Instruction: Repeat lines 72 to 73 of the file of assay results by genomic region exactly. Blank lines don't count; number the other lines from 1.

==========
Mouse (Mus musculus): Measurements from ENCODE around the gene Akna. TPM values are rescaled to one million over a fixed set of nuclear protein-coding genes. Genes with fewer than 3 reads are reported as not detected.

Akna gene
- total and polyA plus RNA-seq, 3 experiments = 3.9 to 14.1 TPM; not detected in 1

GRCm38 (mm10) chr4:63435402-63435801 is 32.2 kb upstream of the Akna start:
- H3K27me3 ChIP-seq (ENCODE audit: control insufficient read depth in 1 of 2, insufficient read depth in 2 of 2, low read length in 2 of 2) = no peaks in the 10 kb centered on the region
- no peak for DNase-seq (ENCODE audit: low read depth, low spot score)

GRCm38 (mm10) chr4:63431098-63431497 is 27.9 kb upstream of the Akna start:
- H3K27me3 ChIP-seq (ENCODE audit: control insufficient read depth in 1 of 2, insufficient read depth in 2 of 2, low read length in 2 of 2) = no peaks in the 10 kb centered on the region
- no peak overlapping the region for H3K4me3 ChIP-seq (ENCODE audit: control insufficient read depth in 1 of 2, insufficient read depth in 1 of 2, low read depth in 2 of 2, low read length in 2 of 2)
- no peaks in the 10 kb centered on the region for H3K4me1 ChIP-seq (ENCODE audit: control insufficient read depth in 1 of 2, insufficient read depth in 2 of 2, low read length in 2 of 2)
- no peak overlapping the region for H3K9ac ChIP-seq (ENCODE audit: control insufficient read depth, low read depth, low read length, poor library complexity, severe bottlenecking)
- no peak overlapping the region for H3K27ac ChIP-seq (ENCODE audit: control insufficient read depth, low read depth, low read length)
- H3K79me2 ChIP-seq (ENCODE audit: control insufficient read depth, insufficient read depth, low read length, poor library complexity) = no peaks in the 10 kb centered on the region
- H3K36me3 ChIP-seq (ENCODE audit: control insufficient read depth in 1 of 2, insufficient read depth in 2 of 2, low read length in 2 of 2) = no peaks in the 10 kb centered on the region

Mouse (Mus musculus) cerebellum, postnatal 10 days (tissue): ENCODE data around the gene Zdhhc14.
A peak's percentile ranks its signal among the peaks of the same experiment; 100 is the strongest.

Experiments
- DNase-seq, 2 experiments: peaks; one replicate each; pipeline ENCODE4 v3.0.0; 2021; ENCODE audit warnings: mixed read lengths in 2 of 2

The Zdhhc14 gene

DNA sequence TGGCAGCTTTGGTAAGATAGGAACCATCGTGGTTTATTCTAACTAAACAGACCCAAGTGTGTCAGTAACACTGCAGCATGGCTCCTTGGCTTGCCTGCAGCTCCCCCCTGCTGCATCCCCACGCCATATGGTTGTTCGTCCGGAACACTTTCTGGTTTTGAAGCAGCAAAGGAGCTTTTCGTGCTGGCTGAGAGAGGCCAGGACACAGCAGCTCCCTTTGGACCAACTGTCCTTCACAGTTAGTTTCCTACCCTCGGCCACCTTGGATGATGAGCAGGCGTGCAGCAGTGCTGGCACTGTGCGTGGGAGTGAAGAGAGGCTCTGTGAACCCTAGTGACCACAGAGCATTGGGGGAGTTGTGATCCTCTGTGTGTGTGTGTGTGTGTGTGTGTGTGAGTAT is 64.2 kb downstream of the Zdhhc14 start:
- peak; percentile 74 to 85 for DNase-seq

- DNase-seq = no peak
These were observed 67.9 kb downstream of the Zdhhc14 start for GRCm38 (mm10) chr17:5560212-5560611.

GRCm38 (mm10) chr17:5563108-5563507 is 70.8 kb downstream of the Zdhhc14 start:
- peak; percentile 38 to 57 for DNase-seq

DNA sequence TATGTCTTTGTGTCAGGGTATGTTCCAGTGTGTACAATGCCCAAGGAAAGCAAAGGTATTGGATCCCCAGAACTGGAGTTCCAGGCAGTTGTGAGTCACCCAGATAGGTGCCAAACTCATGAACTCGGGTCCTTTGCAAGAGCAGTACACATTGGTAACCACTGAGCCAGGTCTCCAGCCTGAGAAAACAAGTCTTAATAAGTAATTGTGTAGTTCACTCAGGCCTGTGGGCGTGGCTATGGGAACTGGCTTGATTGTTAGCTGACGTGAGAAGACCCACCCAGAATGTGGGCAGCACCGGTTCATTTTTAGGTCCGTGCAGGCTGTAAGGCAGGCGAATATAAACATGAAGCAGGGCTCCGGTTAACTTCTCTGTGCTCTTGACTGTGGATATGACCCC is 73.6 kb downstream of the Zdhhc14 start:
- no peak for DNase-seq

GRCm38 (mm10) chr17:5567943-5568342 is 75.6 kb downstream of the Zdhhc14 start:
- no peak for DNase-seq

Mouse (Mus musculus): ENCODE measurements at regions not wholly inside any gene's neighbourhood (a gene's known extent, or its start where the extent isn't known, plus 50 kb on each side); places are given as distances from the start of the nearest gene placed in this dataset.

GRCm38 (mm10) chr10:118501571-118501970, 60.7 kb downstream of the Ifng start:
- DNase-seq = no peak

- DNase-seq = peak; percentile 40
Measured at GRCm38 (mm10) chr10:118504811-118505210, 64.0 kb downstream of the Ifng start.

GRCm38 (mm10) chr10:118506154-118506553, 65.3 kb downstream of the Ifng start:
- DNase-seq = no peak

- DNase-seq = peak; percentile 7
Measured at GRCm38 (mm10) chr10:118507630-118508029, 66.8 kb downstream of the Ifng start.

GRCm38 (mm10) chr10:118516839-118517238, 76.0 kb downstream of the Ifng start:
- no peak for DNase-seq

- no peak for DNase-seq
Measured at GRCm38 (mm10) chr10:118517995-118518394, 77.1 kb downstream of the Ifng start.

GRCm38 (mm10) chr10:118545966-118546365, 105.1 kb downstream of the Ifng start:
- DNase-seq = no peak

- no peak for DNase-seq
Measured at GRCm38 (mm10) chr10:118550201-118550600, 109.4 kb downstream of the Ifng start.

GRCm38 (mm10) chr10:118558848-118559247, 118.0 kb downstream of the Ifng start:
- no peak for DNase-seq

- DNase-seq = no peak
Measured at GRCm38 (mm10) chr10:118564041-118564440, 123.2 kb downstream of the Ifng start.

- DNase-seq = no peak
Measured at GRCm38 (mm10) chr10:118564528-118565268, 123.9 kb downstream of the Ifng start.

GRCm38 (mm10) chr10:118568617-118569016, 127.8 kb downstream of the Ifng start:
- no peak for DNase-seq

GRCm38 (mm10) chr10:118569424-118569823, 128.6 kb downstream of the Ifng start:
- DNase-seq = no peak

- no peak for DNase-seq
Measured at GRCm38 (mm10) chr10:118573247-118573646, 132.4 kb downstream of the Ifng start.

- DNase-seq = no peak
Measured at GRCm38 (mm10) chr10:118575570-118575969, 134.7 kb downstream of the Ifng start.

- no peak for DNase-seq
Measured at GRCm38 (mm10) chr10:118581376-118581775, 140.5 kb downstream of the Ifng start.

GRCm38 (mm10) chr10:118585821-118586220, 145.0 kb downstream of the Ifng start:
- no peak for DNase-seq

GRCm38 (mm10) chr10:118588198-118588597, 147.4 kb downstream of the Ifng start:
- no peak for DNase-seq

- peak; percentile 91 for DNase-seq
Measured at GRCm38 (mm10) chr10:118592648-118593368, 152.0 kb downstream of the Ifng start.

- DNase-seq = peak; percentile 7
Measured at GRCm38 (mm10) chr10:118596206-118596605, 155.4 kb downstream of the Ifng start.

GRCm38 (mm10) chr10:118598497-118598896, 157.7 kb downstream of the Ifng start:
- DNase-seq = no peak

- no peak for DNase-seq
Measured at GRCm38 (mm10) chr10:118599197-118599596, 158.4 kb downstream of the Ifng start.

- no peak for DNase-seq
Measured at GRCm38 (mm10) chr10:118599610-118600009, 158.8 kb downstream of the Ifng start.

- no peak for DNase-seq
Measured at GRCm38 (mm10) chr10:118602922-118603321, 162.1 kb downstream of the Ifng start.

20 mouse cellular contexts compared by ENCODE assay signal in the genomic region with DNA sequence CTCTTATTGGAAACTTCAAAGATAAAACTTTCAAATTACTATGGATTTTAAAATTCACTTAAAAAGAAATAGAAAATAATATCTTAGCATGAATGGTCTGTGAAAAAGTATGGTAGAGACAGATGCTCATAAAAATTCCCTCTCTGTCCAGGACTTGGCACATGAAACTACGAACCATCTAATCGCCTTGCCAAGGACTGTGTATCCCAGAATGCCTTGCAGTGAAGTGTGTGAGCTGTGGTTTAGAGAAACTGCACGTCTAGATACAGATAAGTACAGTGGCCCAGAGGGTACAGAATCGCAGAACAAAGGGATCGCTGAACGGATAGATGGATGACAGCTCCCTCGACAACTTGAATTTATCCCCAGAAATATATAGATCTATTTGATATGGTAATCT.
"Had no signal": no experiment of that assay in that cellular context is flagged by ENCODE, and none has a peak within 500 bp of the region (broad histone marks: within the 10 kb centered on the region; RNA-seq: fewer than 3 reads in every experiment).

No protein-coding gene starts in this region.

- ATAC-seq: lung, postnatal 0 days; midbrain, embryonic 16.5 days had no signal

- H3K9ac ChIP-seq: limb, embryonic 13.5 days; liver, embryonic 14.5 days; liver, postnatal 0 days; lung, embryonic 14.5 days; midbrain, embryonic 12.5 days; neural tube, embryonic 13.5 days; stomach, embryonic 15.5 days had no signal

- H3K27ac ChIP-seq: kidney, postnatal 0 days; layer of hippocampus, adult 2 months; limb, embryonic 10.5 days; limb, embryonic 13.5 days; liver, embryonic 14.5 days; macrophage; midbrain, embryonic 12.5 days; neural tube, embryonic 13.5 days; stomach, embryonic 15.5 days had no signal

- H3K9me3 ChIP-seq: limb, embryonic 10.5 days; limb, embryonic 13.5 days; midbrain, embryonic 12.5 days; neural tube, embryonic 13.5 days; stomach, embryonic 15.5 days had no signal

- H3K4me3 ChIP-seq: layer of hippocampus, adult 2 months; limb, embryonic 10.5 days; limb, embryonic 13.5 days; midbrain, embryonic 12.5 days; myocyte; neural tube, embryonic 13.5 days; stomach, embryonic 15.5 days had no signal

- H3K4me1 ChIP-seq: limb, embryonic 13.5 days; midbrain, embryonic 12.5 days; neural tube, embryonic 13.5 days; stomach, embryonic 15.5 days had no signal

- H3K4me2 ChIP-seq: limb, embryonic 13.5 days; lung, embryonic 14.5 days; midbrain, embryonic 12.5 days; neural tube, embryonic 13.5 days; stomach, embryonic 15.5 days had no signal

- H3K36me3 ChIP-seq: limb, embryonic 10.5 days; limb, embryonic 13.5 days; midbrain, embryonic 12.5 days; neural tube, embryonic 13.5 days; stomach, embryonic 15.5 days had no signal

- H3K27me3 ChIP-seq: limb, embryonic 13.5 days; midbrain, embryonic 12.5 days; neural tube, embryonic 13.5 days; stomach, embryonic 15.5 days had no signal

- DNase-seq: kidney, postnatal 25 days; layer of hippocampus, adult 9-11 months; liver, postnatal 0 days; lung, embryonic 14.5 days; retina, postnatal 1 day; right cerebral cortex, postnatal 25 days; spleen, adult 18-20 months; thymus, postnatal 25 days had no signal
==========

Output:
- DNase-seq = no peak

- no peak for DNase-seq